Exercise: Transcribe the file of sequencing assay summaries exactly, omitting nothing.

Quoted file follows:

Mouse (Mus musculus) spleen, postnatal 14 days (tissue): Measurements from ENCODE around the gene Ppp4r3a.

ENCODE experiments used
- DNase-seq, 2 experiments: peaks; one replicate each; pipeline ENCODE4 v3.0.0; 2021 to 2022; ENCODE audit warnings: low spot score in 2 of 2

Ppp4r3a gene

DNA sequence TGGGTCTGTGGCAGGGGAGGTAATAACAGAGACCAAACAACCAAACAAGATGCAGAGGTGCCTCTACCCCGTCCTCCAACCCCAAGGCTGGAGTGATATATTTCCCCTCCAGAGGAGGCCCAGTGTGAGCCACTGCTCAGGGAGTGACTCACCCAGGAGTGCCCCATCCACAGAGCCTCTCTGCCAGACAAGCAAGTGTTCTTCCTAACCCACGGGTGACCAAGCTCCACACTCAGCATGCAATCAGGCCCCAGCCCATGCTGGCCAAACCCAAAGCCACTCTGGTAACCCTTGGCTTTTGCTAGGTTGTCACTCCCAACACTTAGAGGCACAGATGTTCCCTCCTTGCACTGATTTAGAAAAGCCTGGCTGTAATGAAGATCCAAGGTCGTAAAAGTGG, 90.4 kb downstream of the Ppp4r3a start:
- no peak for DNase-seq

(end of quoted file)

Mouse (Mus musculus) spleen, postnatal 14 days (tissue): Measurements from ENCODE around the gene Ppp4r3a.

ENCODE experiments used
- DNase-seq, 2 experiments: peaks; one replicate each; pipeline ENCODE4 v3.0.0; 2021 to 2022; ENCODE audit warnings: low spot score in 2 of 2

Ppp4r3a gene

DNA sequence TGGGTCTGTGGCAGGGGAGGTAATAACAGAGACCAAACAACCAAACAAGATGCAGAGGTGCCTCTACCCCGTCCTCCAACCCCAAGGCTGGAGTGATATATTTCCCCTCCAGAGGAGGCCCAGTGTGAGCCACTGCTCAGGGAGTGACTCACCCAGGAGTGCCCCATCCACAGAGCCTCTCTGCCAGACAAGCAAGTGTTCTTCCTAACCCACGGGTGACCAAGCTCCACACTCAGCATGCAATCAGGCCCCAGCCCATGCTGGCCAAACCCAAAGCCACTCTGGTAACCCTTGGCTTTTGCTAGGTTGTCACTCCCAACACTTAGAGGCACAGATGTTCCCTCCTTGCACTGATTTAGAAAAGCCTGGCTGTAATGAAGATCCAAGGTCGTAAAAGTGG, 90.4 kb downstream of the Ppp4r3a start:
- no peak for DNase-seq